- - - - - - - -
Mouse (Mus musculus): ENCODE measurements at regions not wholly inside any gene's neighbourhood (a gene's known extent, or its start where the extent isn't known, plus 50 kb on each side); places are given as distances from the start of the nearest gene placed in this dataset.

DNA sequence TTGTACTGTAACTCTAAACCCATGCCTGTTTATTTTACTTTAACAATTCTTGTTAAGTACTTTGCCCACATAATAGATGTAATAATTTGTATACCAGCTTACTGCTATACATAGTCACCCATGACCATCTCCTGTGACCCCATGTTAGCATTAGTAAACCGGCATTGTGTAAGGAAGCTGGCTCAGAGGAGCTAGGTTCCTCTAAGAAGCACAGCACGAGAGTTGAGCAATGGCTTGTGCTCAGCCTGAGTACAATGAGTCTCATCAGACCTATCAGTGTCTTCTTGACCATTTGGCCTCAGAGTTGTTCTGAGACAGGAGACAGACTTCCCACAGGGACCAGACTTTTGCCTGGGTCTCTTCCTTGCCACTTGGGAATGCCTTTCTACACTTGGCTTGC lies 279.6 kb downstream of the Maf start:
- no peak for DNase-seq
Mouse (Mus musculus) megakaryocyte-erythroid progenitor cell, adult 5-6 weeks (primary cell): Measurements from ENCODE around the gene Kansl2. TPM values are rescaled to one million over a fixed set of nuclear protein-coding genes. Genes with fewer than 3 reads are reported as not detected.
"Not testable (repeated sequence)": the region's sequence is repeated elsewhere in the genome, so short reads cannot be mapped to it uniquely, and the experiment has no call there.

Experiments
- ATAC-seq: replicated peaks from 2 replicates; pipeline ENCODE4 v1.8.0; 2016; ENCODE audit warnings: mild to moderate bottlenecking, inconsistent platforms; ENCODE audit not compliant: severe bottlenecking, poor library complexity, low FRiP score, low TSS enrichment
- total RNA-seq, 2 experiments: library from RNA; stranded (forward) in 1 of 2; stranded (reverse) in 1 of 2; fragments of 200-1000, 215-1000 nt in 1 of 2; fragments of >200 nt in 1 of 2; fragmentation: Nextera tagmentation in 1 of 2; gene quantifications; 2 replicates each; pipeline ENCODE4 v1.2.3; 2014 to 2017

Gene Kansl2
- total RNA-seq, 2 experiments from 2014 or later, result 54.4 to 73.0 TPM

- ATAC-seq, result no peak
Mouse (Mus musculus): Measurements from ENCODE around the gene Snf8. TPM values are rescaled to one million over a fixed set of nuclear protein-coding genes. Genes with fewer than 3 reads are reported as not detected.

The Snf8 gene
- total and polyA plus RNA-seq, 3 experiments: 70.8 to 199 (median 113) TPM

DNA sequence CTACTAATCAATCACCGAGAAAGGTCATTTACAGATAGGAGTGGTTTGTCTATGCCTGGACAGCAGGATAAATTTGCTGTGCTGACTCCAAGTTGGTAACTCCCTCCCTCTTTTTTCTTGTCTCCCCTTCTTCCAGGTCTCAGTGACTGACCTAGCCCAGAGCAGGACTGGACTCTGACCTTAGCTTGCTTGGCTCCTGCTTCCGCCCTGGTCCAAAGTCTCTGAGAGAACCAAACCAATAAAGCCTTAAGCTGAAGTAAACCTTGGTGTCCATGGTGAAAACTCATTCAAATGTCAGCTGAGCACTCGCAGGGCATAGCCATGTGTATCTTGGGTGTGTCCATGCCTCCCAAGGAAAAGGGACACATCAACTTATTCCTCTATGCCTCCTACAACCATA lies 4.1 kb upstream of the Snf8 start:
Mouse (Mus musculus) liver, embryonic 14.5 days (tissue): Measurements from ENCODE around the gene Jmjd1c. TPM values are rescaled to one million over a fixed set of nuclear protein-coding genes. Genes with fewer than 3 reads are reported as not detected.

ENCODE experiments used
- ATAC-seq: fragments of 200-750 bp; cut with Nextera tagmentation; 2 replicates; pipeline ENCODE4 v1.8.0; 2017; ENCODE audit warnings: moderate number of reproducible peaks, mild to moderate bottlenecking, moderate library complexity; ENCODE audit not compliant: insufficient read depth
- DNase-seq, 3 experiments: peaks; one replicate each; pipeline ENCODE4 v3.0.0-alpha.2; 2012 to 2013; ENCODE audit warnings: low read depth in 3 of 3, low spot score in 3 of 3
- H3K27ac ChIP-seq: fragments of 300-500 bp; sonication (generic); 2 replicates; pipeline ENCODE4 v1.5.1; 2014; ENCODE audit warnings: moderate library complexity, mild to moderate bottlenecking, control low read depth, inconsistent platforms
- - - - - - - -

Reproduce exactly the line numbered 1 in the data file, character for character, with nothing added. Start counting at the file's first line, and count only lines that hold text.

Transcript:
Mouse (Mus musculus): ENCODE measurements at regions not wholly inside any gene's neighbourhood (a gene's known extent, or its start where the extent isn't known, plus 50 kb on each side); places are given as distances from the start of the nearest gene placed in this dataset.